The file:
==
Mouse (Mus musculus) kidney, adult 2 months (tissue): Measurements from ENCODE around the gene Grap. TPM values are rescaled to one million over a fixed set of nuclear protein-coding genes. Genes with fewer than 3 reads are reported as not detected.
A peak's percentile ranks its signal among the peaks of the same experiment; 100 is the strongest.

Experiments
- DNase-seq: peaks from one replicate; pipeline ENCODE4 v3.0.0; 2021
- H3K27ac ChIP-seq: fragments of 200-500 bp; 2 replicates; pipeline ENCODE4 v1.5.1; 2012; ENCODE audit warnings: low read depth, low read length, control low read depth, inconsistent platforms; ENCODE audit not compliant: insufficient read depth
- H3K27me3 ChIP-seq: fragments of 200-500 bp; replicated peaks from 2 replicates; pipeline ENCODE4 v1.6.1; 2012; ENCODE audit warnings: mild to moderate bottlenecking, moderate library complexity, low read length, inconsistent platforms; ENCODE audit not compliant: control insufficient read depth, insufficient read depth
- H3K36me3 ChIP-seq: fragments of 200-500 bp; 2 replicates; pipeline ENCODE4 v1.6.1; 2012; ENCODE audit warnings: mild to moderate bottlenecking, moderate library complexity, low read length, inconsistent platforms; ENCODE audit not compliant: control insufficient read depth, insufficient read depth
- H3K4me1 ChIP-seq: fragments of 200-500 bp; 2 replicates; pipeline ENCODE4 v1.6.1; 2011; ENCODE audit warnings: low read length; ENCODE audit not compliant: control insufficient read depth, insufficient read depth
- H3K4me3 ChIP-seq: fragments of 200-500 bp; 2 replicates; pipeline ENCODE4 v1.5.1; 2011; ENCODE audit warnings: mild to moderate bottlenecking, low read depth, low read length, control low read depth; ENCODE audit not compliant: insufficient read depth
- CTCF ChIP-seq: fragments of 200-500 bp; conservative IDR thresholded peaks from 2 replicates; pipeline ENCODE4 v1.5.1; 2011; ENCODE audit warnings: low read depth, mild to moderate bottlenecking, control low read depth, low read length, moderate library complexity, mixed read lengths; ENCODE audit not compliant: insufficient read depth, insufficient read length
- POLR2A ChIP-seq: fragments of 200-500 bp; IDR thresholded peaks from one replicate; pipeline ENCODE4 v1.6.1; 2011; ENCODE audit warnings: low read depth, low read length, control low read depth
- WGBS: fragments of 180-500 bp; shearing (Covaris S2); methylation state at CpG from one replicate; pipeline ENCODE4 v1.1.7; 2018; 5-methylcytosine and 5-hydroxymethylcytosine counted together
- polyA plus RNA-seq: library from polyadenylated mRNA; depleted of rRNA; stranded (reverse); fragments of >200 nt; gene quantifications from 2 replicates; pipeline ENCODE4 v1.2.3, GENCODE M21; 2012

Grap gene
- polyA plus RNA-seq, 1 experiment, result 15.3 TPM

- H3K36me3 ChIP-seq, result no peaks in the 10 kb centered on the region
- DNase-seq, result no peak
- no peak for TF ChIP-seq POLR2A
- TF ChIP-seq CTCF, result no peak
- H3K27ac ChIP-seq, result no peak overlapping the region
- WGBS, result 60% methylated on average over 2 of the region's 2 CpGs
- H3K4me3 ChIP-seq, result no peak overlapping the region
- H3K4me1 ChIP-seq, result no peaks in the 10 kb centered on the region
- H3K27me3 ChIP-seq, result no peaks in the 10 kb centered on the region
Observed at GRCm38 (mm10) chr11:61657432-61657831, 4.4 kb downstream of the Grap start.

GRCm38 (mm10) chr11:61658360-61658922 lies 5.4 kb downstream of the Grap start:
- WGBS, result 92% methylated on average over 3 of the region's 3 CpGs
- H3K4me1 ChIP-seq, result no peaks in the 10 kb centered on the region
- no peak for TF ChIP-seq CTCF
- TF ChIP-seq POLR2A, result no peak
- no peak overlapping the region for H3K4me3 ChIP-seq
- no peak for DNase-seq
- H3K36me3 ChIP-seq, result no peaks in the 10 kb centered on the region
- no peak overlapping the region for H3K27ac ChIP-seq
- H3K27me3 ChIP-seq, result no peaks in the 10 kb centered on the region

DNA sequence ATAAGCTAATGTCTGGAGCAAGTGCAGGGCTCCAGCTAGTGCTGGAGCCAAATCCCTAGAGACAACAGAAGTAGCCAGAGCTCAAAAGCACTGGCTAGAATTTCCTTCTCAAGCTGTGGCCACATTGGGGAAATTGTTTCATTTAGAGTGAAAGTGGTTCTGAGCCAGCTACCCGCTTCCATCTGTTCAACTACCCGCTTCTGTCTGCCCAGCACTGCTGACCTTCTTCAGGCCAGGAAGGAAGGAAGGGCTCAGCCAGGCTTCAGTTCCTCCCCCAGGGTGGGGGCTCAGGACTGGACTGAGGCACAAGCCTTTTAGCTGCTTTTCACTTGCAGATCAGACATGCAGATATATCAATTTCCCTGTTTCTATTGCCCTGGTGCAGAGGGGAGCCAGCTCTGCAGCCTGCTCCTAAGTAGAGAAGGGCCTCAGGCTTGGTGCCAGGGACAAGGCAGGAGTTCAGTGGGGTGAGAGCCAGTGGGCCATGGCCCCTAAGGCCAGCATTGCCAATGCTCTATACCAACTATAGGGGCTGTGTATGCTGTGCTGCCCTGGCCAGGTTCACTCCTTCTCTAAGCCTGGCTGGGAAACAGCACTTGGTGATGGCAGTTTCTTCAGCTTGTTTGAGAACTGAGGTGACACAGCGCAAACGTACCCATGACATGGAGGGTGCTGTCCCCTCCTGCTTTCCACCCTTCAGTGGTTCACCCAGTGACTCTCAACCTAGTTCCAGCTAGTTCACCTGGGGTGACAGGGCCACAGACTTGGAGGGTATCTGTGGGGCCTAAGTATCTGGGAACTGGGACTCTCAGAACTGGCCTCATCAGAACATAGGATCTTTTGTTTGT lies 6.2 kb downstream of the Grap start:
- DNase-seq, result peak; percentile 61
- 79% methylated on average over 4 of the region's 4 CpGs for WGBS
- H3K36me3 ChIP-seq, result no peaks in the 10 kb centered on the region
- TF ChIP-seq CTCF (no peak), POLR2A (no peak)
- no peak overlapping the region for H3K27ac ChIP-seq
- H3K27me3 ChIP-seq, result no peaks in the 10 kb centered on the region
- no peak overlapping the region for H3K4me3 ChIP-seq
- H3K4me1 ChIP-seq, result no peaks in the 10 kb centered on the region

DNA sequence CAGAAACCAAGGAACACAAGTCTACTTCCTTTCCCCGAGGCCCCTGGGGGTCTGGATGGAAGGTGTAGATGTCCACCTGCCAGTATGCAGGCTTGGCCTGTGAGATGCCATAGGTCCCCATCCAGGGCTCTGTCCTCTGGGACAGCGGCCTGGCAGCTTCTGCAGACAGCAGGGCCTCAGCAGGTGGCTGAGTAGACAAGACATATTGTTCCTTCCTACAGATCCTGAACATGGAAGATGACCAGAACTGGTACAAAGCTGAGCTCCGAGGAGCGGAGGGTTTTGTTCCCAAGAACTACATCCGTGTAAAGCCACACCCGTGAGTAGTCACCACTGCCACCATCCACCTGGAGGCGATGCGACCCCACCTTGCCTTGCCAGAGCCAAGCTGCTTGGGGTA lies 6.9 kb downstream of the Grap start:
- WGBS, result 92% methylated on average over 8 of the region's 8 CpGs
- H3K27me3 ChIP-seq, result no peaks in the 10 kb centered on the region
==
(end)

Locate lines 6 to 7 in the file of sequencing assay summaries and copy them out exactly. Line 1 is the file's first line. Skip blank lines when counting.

- H3K27me3 ChIP-seq: fragments of 200-500 bp; replicated peaks from 2 replicates; pipeline ENCODE4 v1.6.1; 2012; ENCODE audit warnings: mild to moderate bottlenecking, moderate library complexity, low read length, inconsistent platforms; ENCODE audit not compliant: control insufficient read depth, insufficient read depth
- H3K36me3 ChIP-seq: fragments of 200-500 bp; 2 replicates; pipeline ENCODE4 v1.6.1; 2012; ENCODE audit warnings: mild to moderate bottlenecking, moderate library complexity, low read length, inconsistent platforms; ENCODE audit not compliant: control insufficient read depth, insufficient read depth